Anthropologist and humanist Ashley Montagu stated: "Love is profound involvement in the well-being of others." Several weeks ago, I experienced this kind of love in West Humboldt Park, an impoverished, gang-and-violence-infested inner city Chicago neighborhood.
That Saturday, I left Indianapolis in a 12-person van; revved up, iPad packed, social neuroscience texts placed neatly in my briefcase with a box full of notecards and pens. I was ready to make a difference in the lives of these children and adolescents who were not as socioeconomically privileged or savvy as I was in the emotional and social skills, but I knew that if I found the missing link, all would improve.
I was accompanying seven undergraduate students and another advisor from Marian University on an alternative Spring Break trip to work with children and adolescents at Galapagos Charter School and an after school care program supported by the Holy Angels Catholic Church. We lived in a convent and worked closely with the Sisters and Father Bob. Our mornings were spent helping the Sisters clean, sort and prepare for the hundreds of families that rely on the convent for food, clothing and other household items provided by many Chicago-area charities, foundations and corporations. In the afternoons, the students worked with the neighborhood after school care program at the Kelly YMCA, where they served the volunteers, children and educators.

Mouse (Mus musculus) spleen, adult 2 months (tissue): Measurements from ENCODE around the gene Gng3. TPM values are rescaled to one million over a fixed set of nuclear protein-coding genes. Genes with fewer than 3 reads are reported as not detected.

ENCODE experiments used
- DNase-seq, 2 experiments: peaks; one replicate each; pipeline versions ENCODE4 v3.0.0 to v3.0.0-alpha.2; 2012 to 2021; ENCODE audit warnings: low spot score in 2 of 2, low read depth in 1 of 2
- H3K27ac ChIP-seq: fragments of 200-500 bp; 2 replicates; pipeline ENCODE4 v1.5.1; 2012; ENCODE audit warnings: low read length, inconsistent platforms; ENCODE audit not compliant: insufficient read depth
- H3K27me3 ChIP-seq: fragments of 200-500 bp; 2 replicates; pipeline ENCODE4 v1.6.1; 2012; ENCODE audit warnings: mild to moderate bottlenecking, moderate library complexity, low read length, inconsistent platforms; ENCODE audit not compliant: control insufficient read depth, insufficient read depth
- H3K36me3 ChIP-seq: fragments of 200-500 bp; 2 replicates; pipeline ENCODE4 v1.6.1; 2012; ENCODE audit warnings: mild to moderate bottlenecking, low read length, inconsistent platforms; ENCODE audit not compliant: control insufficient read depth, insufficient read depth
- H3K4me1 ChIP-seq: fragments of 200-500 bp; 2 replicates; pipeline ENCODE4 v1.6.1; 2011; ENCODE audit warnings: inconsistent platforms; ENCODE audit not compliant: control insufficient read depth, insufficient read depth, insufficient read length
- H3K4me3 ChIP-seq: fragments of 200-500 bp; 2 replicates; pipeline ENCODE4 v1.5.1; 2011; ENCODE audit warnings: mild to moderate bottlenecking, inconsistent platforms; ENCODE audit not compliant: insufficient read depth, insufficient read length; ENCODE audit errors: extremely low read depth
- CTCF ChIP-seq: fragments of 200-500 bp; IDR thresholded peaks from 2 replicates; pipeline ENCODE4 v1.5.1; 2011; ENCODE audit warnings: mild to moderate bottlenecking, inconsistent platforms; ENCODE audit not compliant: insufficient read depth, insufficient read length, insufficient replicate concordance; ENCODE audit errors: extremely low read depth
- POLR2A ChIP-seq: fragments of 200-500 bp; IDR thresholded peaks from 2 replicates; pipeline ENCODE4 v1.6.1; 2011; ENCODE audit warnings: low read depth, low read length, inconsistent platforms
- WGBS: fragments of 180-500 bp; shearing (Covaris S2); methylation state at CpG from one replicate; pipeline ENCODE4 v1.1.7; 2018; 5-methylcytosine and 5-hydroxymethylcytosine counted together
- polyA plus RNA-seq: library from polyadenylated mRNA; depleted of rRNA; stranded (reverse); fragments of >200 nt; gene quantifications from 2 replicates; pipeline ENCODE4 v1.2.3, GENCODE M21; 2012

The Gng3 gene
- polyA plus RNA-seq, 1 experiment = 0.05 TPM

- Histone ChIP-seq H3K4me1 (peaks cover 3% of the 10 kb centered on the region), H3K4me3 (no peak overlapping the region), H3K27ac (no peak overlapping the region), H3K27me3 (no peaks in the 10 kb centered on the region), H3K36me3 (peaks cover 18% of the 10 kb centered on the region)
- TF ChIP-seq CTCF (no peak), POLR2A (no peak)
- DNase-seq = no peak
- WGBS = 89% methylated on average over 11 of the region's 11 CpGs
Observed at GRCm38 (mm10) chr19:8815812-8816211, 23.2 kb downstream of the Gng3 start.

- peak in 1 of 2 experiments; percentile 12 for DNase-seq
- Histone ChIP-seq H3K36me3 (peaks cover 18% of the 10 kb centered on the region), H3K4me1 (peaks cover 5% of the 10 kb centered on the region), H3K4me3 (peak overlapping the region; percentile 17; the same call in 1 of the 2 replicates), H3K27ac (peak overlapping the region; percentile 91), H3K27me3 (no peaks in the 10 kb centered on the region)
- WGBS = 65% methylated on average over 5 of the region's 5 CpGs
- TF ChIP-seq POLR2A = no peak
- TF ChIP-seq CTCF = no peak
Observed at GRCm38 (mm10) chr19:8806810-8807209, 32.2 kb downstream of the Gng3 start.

Feeling and Serving
The aforementioned description is not really the experience; it is difficult to find the words that truly capture our feelings as we teach, mentor and provide the best possible of environments. These are the environments that will generate hope, activate a personal passion, and provide options for children and families who live in chronically stressed states of mind, surviving yet circling in a whirlpool of deep despair.
But this is just my perspective. Do I misunderstand these cultures? Do I truly embrace the darkness that sometimes penetrates my own life, and is that darkness in direct alignment with the shadows of violence, anger and raw emotion I observed during my week in Chicago?